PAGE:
Secrets of the Temblar
We’ll be using standard 4th edition rules, with exceptions noted below.
Immersive Skill Checks
For skill checks, you tell me what you want to do and I’ll tell you what skill to roll. This encourages immersion much better. For example, you say “I try to convince the orc leader we come in peace”. rather than “I Diplomacize him.”, or “I scamper across the catwalk.” instead of “I make an Acrobatics check.”
My one major gripe with 4th Edition is how it handles items, so we’ll be using the following system, unless there are major objections:
- Inherent Bonuses: We’ll be using inherent bonuses. Rules for these are detailed in Dark Sun, and you can check the inherent bonus box in the character builder.
- Automatic +2/4/6 Item Bonuses to Damage OR Initiative: Everyone gets a +2 item bonus to damage rolls at level 5, +4 at level 15, and +6 at level 25. Alternatively, you can instead gain an item bonus to initiative. One or the other, but not both.
- Homebrew Items with Properties: You’ll be finding cool rare items tailored to your characters’ backgrounds and stories. If you absolutely need some item property for mechanical reasons (particular damage type, Badge of the Berserker, etc.), let me know and that item will be integrated into the loot.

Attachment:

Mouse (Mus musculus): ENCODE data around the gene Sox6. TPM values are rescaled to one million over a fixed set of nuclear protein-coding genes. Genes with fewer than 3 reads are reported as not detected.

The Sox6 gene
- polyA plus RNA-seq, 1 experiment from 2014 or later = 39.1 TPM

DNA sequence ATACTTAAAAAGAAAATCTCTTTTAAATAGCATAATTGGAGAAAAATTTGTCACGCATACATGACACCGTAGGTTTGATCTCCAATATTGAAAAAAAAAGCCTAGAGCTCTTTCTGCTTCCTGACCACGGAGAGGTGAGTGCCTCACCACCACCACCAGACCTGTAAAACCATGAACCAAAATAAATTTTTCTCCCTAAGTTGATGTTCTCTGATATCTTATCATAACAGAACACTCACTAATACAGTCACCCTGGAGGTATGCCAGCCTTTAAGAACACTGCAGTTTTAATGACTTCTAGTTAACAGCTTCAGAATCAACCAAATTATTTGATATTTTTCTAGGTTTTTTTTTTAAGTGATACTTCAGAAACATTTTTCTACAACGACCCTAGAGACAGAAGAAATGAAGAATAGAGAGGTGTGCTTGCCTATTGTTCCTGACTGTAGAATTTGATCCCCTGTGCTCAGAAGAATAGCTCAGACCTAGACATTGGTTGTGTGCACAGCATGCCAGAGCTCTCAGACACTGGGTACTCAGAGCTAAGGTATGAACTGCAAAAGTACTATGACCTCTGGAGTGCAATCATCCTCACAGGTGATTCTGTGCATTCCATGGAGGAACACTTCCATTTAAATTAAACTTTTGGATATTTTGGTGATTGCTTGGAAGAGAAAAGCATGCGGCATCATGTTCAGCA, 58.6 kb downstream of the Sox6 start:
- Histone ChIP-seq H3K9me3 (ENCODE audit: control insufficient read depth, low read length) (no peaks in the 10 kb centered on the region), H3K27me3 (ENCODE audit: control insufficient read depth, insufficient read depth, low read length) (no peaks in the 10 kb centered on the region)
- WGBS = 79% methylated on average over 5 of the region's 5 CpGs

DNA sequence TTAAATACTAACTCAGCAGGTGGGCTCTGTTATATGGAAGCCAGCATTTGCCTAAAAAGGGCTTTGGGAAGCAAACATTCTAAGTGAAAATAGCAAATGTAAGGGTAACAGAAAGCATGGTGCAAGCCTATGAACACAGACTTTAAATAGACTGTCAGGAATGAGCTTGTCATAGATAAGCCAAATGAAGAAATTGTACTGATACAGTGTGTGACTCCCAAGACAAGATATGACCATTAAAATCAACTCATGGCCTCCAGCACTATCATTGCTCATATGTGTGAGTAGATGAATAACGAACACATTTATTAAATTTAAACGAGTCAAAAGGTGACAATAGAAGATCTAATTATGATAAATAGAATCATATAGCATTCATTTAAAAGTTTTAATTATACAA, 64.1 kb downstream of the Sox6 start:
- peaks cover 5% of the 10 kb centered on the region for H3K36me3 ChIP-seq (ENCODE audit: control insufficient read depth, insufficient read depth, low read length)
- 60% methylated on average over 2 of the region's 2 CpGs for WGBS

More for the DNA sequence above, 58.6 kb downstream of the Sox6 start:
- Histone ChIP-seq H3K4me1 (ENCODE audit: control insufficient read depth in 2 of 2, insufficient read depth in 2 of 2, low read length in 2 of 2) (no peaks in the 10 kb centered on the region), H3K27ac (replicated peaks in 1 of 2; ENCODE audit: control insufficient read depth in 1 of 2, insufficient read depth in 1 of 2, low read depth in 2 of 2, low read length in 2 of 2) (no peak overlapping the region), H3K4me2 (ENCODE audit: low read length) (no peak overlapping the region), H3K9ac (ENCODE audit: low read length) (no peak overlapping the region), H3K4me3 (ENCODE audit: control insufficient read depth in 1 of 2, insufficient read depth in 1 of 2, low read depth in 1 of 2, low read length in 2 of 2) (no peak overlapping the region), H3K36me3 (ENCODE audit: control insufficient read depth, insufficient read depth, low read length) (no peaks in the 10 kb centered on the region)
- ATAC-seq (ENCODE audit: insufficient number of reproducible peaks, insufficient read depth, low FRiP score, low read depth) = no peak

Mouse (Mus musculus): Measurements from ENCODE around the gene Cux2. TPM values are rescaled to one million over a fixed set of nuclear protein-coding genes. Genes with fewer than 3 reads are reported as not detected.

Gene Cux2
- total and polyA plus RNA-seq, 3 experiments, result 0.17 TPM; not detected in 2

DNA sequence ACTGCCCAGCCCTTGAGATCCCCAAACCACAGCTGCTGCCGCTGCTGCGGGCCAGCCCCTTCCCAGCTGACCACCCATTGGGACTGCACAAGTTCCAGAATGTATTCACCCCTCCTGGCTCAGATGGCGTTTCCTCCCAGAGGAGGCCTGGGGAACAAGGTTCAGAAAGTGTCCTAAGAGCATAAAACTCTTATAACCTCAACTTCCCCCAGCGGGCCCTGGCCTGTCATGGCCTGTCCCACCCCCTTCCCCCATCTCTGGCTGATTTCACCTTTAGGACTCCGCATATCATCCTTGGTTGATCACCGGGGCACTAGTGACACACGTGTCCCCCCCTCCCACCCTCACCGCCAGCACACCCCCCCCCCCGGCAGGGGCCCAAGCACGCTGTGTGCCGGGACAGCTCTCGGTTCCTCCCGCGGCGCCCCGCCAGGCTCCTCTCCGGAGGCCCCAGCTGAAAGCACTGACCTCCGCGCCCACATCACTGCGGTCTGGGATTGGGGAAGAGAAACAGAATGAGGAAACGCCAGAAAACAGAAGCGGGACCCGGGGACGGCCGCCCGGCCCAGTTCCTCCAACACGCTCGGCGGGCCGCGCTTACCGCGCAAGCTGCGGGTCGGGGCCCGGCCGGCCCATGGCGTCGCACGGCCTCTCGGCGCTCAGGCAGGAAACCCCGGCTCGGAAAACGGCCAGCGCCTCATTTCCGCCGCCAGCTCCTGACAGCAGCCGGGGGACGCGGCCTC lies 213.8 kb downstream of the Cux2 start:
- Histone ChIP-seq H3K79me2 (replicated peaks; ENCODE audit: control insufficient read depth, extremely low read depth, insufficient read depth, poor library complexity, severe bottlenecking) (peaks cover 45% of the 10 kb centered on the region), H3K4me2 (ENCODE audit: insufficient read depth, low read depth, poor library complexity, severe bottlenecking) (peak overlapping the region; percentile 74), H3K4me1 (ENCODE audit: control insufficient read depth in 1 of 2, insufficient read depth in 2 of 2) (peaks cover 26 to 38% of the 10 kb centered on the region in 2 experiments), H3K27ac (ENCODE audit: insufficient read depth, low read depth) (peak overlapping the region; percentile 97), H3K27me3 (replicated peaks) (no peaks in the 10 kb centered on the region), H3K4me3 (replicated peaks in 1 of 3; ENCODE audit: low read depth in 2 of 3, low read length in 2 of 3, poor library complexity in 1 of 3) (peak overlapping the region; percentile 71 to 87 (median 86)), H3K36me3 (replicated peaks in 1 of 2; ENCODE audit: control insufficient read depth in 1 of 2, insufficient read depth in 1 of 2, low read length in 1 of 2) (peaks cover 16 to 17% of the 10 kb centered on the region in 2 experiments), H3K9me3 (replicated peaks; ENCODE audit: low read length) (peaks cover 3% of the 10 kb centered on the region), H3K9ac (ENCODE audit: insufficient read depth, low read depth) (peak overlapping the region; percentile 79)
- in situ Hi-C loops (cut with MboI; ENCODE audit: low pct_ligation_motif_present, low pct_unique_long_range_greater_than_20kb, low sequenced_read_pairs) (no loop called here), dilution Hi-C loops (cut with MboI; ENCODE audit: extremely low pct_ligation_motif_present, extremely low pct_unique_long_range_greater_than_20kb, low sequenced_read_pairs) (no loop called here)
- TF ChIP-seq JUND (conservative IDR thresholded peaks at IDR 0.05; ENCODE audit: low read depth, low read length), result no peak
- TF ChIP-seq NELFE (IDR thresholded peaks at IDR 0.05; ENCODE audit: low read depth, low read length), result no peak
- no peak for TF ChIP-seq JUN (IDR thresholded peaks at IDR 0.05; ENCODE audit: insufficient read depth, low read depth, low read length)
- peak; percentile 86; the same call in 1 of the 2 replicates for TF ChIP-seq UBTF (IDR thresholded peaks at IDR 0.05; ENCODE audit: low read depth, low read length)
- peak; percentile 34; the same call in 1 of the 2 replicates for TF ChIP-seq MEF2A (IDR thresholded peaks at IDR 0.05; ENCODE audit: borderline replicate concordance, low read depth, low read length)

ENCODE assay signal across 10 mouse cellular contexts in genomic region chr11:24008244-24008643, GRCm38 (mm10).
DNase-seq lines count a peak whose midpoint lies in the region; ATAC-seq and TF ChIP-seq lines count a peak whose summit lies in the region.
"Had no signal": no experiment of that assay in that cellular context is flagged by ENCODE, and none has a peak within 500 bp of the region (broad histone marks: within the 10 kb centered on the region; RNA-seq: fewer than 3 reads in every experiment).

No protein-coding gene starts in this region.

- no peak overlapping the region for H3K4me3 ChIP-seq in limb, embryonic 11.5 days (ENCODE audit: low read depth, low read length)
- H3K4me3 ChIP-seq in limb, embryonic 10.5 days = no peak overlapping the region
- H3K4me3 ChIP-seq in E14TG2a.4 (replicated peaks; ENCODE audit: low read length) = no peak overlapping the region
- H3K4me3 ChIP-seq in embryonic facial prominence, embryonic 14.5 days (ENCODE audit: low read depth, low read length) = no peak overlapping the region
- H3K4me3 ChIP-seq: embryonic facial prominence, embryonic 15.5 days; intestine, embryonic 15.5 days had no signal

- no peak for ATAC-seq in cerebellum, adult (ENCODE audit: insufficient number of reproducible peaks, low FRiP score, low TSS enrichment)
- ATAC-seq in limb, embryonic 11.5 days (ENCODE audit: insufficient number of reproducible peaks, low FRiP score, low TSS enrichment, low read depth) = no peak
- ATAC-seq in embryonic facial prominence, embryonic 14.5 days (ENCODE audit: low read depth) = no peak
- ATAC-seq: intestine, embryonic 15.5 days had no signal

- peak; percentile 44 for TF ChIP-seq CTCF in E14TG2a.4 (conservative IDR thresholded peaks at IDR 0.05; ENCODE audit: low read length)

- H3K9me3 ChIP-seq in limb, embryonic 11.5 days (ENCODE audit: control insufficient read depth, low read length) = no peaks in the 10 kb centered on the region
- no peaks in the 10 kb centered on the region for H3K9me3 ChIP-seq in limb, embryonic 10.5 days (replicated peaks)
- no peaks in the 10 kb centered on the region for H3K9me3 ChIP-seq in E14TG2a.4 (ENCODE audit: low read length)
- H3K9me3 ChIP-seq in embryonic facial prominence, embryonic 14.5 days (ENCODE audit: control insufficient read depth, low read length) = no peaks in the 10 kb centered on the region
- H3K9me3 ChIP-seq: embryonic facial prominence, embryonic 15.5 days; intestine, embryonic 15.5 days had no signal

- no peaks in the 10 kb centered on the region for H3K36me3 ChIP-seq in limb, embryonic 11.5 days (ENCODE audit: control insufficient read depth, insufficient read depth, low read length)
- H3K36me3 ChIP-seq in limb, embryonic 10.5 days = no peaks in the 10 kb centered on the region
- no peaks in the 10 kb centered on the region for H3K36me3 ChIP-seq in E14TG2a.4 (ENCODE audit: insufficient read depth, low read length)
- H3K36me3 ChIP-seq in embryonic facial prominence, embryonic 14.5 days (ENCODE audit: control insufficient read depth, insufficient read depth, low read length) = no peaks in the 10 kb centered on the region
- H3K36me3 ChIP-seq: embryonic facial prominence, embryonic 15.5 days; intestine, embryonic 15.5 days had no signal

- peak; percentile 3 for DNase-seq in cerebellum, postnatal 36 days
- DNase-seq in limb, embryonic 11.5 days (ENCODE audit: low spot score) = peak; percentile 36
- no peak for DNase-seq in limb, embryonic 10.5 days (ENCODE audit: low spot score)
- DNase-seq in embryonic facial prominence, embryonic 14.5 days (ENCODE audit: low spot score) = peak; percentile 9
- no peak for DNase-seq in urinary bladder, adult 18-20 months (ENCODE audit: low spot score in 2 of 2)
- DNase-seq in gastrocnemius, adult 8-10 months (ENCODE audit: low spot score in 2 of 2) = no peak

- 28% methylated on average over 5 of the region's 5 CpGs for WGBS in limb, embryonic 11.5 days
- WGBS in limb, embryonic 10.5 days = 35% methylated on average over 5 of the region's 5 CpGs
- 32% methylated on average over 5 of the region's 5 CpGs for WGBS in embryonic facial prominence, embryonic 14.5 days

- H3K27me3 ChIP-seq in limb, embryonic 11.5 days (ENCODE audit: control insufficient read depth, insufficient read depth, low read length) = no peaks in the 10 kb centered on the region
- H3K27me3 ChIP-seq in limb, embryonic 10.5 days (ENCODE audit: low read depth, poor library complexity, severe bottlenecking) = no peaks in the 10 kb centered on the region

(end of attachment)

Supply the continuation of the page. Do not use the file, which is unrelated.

- Magic Item Rarity: You can buy common magic items, just as in normal 4th Edition rules. You cannot buy uncommon or rare items, just as in normal 4th edition rules, although I may make exceptions for this if you discover some particularly fantastic location (such as an equivalent of Sigil or the City of Brass).
These item rules allow me to make it special when you find magic items. My setting is not ultra-low-magic or anything, but it’s ridiculous to assume that every monster you fight has “uncommon” magic items, etc., as 4th edition rather absurdly postulates. It should mean something when you acquire a useful item.
Daily Power Fix
- Daily Powers become Chapter Powers: Frequently, in my games, you’re not in a dungeon, and you’ll be having one fight a day, etc. 4th edition can’t handle this scenario (it pretty much assumes days full of combats). Using this rule, the “day” doesn’t end until I say it ends, and you don’t gain the benefit of an extended rest until I allow it. Somewhat arbitrary, I know, but I’ve run games before where 1 fight a day was common, and it just got very stupid as parties blew through the encounter using all their dailies. (Even making the one fight a day ultra-challenging, it bogs down and becomes very slow when every player and monster is blowing multiple dailies).